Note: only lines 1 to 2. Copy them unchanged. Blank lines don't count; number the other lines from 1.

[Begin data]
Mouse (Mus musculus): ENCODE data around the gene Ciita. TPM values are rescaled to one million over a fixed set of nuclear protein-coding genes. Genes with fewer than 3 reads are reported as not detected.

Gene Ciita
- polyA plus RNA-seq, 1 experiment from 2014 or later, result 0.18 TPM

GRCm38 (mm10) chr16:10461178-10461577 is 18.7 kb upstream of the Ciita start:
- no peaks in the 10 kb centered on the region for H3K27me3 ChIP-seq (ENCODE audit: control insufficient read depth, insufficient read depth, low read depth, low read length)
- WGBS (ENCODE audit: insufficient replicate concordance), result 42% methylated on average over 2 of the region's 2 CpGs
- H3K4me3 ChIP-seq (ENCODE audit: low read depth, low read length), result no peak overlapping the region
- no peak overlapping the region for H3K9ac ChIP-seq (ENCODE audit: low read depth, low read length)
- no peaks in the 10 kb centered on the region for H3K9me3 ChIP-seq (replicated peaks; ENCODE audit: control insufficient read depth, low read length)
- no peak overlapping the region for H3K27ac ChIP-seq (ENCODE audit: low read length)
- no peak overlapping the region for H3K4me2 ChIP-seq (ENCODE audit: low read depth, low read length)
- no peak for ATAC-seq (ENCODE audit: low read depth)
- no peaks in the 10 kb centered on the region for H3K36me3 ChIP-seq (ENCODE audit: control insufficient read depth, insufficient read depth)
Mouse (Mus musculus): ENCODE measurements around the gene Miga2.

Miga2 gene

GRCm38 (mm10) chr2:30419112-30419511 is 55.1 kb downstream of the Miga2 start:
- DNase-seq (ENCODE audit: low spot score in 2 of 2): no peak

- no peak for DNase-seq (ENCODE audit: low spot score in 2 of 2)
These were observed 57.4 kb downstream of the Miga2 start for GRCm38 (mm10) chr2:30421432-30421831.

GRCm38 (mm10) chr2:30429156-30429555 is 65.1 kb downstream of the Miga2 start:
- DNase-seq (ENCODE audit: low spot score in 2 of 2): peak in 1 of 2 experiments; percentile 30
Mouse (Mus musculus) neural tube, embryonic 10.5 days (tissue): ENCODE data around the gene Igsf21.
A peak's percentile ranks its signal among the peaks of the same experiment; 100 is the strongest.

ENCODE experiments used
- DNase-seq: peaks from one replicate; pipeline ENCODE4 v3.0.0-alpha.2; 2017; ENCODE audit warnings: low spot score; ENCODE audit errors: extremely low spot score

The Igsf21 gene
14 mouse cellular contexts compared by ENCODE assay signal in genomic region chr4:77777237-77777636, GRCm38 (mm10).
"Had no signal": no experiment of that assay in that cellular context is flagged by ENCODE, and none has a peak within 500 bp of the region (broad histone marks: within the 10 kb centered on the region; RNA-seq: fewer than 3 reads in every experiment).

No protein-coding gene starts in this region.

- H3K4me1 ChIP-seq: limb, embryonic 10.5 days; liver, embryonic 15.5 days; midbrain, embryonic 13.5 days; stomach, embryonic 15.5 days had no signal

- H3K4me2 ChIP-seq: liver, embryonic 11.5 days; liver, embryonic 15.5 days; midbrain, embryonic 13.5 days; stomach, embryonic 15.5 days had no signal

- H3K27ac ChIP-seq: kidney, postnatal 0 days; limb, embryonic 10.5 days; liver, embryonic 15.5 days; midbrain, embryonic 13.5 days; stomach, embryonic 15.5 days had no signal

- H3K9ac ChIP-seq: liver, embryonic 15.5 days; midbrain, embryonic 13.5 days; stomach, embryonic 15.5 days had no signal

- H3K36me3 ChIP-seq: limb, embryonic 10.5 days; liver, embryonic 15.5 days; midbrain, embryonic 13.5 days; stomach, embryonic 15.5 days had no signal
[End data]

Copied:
Mouse (Mus musculus): ENCODE data around the gene Ciita. TPM values are rescaled to one million over a fixed set of nuclear protein-coding genes. Genes with fewer than 3 reads are reported as not detected.

Gene Ciita